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Note 3 camera grainy spots

OP enop4

9th March 2014, 05:58 PM   |  #1  
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Like the title says I'm having a problem with camera when I take pictures on night.
I put something on front of the camera sensor to take a full black picture but instead what I took was millions of tiny spots.
Anyone else having this problem too?
[IMG][/IMG]

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Last edited by enop4; 9th March 2014 at 06:33 PM.
9th March 2014, 06:11 PM   |  #2  
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Where is the spot
9th March 2014, 06:29 PM   |  #3  
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Quote:
Originally Posted by dhruva7

Where is the spot

http://imgur.com/JRn7cx5
tapatalk compresses the pictures but here is how it looks on my pc screen.
why isn't full black?

here is the original:
http://imgur.com/PSrKg9p
Last edited by enop4; 9th March 2014 at 06:43 PM.
9th March 2014, 06:50 PM   |  #4  
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Looks like regular high-ISO noise to me...

Set the ISO value to 100 and see if they still show up.

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9th March 2014, 07:26 PM   |  #5  
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Quote:
Originally Posted by ShadowLea

Looks like regular high-ISO noise to me...

Set the ISO value to 100 and see if they still show up.

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At ISO 100 spots are smaller but still some visible zooming.
Is this normal, why isn't plain black instead?
http://imgur.com/rS8FflI
9th March 2014, 09:42 PM   |  #6  
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It's normal. It's a common thing in photography.

The sensor is what's causing it.

Essentially, all camera sensors are made from one slab, the center is the highest quality and goes into a Full-Frame DSLR Camera such as the EOS 1D and 5D MKII. The next ring goes to Semi-Professional APS-C DSLRs as the EOS 70D. Next ring goes to the mid-range DSLRs as the EOS 600D. Fourth ring goes to low-range DSLRs as the 1000D and the better Compact Camera's. Next one to the cheap compact cams. The remnants are used in tiny Smartphone 1/3.2 sensors.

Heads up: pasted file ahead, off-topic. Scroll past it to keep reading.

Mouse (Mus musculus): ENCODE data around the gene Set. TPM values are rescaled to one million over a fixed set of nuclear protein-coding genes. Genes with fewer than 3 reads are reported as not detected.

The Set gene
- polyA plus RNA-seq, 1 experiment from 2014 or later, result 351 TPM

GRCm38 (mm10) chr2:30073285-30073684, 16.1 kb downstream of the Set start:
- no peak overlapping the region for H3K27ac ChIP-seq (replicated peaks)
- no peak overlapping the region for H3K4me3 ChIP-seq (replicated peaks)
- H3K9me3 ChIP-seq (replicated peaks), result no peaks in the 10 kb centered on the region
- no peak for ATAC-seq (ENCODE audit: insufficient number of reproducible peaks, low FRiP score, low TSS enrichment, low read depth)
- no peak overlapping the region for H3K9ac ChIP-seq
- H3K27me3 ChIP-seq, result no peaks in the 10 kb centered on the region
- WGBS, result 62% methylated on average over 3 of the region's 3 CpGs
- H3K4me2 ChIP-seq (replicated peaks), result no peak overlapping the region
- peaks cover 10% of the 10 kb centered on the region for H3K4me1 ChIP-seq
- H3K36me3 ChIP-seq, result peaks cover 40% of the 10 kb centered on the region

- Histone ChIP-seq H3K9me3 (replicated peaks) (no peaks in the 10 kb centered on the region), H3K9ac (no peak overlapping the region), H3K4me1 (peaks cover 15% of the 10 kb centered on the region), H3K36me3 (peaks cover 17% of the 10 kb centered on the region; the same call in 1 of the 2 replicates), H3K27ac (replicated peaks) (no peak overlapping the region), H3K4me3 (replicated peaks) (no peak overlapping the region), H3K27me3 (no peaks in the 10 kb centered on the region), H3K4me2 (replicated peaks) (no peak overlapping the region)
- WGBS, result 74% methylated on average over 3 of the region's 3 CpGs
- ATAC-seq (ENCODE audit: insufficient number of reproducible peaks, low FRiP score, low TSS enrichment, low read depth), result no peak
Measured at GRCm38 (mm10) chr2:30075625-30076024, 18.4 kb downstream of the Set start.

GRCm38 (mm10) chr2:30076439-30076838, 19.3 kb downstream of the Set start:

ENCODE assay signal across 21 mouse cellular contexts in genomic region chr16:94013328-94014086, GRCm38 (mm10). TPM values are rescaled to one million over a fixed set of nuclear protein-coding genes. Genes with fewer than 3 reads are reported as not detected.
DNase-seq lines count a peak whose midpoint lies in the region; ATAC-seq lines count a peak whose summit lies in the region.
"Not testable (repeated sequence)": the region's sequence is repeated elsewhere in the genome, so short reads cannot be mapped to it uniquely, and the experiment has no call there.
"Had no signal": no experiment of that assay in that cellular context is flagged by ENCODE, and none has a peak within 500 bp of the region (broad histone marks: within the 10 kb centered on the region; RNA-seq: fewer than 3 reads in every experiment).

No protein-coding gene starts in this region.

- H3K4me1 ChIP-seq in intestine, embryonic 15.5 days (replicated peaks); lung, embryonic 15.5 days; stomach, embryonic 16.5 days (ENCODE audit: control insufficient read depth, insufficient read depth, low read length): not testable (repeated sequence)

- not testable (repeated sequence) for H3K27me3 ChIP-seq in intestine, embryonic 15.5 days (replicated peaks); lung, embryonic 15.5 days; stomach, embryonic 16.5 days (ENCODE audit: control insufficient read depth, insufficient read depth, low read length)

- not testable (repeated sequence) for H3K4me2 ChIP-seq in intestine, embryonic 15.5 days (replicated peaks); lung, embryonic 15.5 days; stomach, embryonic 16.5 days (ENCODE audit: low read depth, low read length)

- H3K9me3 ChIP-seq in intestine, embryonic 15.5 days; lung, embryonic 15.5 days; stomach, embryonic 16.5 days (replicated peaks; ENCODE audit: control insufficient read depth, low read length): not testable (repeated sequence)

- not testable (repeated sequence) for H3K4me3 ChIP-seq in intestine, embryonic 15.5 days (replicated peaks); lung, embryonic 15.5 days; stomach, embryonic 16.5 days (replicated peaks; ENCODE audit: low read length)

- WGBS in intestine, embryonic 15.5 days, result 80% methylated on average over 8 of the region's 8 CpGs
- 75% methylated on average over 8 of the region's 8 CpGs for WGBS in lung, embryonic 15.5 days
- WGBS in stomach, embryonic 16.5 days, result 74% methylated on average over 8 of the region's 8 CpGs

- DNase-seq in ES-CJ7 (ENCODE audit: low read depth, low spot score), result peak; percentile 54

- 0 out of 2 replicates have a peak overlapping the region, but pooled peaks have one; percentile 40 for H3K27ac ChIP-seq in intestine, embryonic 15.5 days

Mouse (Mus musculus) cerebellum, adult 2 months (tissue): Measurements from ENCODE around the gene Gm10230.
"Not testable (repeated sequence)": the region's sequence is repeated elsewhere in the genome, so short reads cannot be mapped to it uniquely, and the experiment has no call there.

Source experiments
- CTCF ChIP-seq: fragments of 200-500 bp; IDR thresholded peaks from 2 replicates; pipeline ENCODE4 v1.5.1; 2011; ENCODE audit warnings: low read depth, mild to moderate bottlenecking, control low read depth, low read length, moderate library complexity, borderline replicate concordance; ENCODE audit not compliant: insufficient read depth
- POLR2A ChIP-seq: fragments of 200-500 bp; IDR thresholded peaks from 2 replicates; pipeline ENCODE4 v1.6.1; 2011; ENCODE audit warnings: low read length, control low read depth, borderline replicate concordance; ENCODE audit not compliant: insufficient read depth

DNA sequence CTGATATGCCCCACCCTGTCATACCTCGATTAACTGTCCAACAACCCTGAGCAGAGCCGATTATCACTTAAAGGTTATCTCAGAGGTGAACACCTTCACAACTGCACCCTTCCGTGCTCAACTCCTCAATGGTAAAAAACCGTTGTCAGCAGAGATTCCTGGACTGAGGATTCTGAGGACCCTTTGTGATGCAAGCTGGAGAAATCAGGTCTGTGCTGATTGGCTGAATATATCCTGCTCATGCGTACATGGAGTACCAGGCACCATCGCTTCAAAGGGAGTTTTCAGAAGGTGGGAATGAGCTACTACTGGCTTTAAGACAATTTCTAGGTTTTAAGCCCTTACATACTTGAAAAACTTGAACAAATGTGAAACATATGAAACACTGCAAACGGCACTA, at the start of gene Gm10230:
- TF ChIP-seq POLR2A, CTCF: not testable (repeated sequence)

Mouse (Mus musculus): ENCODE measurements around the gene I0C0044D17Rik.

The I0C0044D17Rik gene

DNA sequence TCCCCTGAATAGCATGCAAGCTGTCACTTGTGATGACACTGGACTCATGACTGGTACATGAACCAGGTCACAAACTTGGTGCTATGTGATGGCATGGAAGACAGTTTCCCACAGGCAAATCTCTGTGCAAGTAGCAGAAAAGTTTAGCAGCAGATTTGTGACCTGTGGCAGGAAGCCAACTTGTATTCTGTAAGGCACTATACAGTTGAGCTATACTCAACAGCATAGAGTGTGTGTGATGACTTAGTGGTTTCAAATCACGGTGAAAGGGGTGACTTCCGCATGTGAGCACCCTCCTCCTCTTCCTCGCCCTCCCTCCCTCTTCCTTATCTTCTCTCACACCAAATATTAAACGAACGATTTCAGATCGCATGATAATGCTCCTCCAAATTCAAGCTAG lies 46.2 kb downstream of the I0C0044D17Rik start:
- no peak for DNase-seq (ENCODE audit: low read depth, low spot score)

A full-frame sensor is 35mm. APS-C is 16.7mm, and the one in a smartphone is 3.2mm. The bigger the sensor, the better the detail and lesser the noise.

As such, the sensor in a smartphone is the lowest quality available in digital photography.

Now, the ISO setting determines the amount of noise. ISO decides how sensitive to light the sensor is. ISO 100 has the least noise, and every step increases it. On a APS-C in semi-professional DSLR's, this means you start seeing grain on 3200 ISO. In a smartphone, the sensor is so tiny you get grain at 100 already.

There's nothing you can do about it entirely, the best is to keep the ISO at the lowest setting possible at all times. (This increases the time the shutter needs to stay open, so in low light this might mean you get a shutter speed of 8 seconds or more. Keep that in mind.)

There's nothing wrong with your phone, it's just that the sensor in these devices is just made from the worst part of a sensor slab.

It might be a bit more comforting to put it this way:

My 1500 euro Canon EOS 70D, with an 1100 euro EF100mm f/2.8L Macro IS USM does this:
(The prices aren't there to boast, they're there to show what kind of camera it is, as I know this is not a photography forum and people here don't know the difference in camera's by name.)

100 ISO (100%, image cropped)


3200 ISO (100%, image cropped)


12800 ISO (100%, image cropped) (Nobody in their sane mind uses this setting. I had no idea my camera even went this high, I absolutely never go above 6400, and even then I never go above 800 unless I have no other alternative, and only above 3200 in the direst of circumstances...)


You can see the grain in the 3200 starting to appear, and in 12800 it's horrible.

Hope that clears it up a bit
Last edited by ShadowLea; 9th March 2014 at 09:50 PM.
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10th March 2014, 12:07 AM   |  #7  
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Thank you so much for your explanation, everything clear now.

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10th March 2014, 02:48 AM   |  #8  
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+1 for the highly detailed information. Very helpful reading!

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